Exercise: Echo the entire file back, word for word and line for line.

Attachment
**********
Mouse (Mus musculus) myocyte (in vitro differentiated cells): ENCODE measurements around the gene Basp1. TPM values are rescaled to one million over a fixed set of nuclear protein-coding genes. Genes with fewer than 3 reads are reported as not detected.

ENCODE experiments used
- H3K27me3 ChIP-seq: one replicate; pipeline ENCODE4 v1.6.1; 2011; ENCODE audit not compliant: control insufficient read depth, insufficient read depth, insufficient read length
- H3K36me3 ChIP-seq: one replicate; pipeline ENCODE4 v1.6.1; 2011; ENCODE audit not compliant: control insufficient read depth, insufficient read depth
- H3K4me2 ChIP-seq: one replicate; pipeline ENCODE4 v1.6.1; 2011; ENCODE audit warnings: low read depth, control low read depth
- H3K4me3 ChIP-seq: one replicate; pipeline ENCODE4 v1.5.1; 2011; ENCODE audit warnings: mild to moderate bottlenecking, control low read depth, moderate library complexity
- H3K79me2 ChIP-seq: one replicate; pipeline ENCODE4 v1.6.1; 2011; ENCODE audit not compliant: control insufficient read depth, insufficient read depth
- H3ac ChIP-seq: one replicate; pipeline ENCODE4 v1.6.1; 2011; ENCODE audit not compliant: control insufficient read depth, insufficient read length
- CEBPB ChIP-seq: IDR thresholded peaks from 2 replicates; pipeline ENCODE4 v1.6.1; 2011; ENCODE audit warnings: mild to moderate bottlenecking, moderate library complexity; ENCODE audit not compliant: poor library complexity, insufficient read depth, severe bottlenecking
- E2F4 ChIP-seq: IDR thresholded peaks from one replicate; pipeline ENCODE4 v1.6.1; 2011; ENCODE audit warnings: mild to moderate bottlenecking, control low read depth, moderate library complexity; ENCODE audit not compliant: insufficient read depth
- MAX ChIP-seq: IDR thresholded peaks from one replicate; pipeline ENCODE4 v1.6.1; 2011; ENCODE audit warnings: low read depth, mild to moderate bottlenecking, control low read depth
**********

Mouse (Mus musculus) myocyte (in vitro differentiated cells): ENCODE measurements around the gene Basp1. TPM values are rescaled to one million over a fixed set of nuclear protein-coding genes. Genes with fewer than 3 reads are reported as not detected.

ENCODE experiments used
- H3K27me3 ChIP-seq: one replicate; pipeline ENCODE4 v1.6.1; 2011; ENCODE audit not compliant: control insufficient read depth, insufficient read depth, insufficient read length
- H3K36me3 ChIP-seq: one replicate; pipeline ENCODE4 v1.6.1; 2011; ENCODE audit not compliant: control insufficient read depth, insufficient read depth
- H3K4me2 ChIP-seq: one replicate; pipeline ENCODE4 v1.6.1; 2011; ENCODE audit warnings: low read depth, control low read depth
- H3K4me3 ChIP-seq: one replicate; pipeline ENCODE4 v1.5.1; 2011; ENCODE audit warnings: mild to moderate bottlenecking, control low read depth, moderate library complexity
- H3K79me2 ChIP-seq: one replicate; pipeline ENCODE4 v1.6.1; 2011; ENCODE audit not compliant: control insufficient read depth, insufficient read depth
- H3ac ChIP-seq: one replicate; pipeline ENCODE4 v1.6.1; 2011; ENCODE audit not compliant: control insufficient read depth, insufficient read length
- CEBPB ChIP-seq: IDR thresholded peaks from 2 replicates; pipeline ENCODE4 v1.6.1; 2011; ENCODE audit warnings: mild to moderate bottlenecking, moderate library complexity; ENCODE audit not compliant: poor library complexity, insufficient read depth, severe bottlenecking
- E2F4 ChIP-seq: IDR thresholded peaks from one replicate; pipeline ENCODE4 v1.6.1; 2011; ENCODE audit warnings: mild to moderate bottlenecking, control low read depth, moderate library complexity; ENCODE audit not compliant: insufficient read depth
- MAX ChIP-seq: IDR thresholded peaks from one replicate; pipeline ENCODE4 v1.6.1; 2011; ENCODE audit warnings: low read depth, mild to moderate bottlenecking, control low read depth